Chicago (Listeni/ʃᵻˈkɑːɡoʊ/ or /ʃᵻˈkɔːɡoʊ/) is the third most populous city in the United States. With over 2.7 million residents, it is the most populous city in the state of Illinois and the Midwest. The Chicago metropolitan area, often referred to as Chicagoland, has nearly 10 million people and is the third-largest in the U.S. Chicago is the seat of Cook County.[a]
Chicago was incorporated as a city in 1837, near a portage between the Great Lakes and the Mississippi River watershed, and grew rapidly in the mid-nineteenth century. The city is an international hub for finance, commerce, industry, technology, telecommunications, and transportation: O'Hare International Airport is the busiest airport in the world when measured by aircraft traffic; the region also has the largest number of U.S. highways and rail road freight. In 2012, Chicago was listed as an alpha global city by the Globalization and World Cities Research Network, and ranked seventh in the world in the 2014 Global Cities Index. As of 2014, Chicago had the third largest gross metropolitan product in the United States at US$610.5 billion. The Chicago metropolitan area is also home to several universities, including the University of Chicago and Northwestern University.
In 2014, Chicago had 50.2 million international and domestic visitors. Chicago's culture includes the visual arts, novels, film, theater, especially improvisational comedy, and music, particularly jazz, blues, soul, gospel and house music. It also has professional sports teams in each of the major professional leagues. Chicago has many nicknames, the best-known being the Windy City.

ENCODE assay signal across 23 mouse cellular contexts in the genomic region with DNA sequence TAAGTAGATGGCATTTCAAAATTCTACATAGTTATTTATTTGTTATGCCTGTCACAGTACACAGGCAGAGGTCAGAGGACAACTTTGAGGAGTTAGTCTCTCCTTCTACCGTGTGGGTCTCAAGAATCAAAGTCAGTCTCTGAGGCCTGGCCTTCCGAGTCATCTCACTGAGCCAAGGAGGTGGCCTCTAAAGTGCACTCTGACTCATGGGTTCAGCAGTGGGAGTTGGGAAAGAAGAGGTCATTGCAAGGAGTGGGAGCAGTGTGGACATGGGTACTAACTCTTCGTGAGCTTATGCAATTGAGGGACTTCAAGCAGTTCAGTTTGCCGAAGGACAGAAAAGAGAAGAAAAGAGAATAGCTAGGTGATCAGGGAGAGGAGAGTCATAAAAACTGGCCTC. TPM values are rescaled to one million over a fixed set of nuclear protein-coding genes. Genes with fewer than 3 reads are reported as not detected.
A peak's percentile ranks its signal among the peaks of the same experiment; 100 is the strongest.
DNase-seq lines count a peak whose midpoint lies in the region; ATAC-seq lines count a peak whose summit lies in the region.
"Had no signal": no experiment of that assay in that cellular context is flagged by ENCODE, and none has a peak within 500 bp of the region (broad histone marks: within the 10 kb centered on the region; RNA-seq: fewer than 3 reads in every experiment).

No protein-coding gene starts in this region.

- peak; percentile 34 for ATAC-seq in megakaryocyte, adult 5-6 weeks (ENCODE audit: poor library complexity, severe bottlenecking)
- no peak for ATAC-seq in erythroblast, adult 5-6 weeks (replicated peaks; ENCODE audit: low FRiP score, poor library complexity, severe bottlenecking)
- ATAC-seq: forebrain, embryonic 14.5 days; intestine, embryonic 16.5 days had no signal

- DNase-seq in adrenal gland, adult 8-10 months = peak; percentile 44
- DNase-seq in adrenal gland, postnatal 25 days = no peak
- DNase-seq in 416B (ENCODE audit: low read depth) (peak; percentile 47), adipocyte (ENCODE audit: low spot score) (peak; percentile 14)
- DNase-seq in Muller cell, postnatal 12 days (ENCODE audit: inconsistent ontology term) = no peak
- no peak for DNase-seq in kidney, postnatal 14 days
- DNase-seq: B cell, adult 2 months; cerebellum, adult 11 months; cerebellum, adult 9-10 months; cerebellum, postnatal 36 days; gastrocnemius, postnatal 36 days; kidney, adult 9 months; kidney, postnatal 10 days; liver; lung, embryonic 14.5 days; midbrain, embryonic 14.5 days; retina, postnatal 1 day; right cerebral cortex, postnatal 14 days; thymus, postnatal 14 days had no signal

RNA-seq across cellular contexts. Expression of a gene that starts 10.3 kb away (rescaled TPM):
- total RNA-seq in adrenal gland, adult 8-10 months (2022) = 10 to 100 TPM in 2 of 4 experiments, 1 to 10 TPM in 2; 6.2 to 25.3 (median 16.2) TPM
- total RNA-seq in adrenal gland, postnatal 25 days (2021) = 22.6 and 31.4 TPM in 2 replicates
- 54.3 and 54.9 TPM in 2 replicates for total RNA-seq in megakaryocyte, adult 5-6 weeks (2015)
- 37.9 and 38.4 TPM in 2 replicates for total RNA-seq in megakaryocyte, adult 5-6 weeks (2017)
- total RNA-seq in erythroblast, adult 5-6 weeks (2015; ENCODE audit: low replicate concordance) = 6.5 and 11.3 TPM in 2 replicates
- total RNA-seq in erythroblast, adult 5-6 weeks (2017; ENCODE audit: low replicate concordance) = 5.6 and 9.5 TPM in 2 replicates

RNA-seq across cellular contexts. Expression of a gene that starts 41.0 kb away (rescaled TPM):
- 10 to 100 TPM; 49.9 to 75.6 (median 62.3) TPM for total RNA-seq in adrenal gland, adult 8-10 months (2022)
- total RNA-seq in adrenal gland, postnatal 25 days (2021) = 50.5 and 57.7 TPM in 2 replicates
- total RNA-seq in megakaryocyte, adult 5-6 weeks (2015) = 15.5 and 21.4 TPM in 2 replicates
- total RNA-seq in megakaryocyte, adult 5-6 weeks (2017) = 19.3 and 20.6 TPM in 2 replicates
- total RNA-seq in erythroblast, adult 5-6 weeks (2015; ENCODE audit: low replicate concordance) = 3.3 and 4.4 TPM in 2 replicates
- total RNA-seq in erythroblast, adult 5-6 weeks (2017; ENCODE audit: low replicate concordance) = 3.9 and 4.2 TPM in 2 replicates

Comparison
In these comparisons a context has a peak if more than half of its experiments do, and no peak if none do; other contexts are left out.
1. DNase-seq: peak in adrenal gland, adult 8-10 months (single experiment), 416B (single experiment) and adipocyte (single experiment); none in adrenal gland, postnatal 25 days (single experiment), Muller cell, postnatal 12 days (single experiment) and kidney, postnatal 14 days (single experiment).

Chicago is located in northeastern Illinois on the southwestern shores of Lake Michigan. It is the principal city in the Chicago Metropolitan Area, situated in the Midwestern United States and the Great Lakes region. Chicago rests on a continental divide at the site of the Chicago Portage, connecting the Mississippi River and the Great Lakes watersheds. The city lies beside huge freshwater Lake Michigan, and two rivers—the Chicago River in downtown and the Calumet River in the industrial far South Side—flow entirely or partially through Chicago. Chicago's history and economy are closely tied to its proximity to Lake Michigan. While the Chicago River historically handled much of the region's waterborne cargo, today's huge lake freighters use the city's Lake Calumet Harbor on the South Side. The lake also provides another positive effect, moderating Chicago's climate; making waterfront neighborhoods slightly warmer in winter and cooler in summer.
When Chicago was founded in 1833, most of the early building was around the mouth of the Chicago River, as can be seen on a map of the city's original 58 blocks. The overall grade of the city's central, built-up areas, is relatively consistent with the natural flatness of its overall natural geography.
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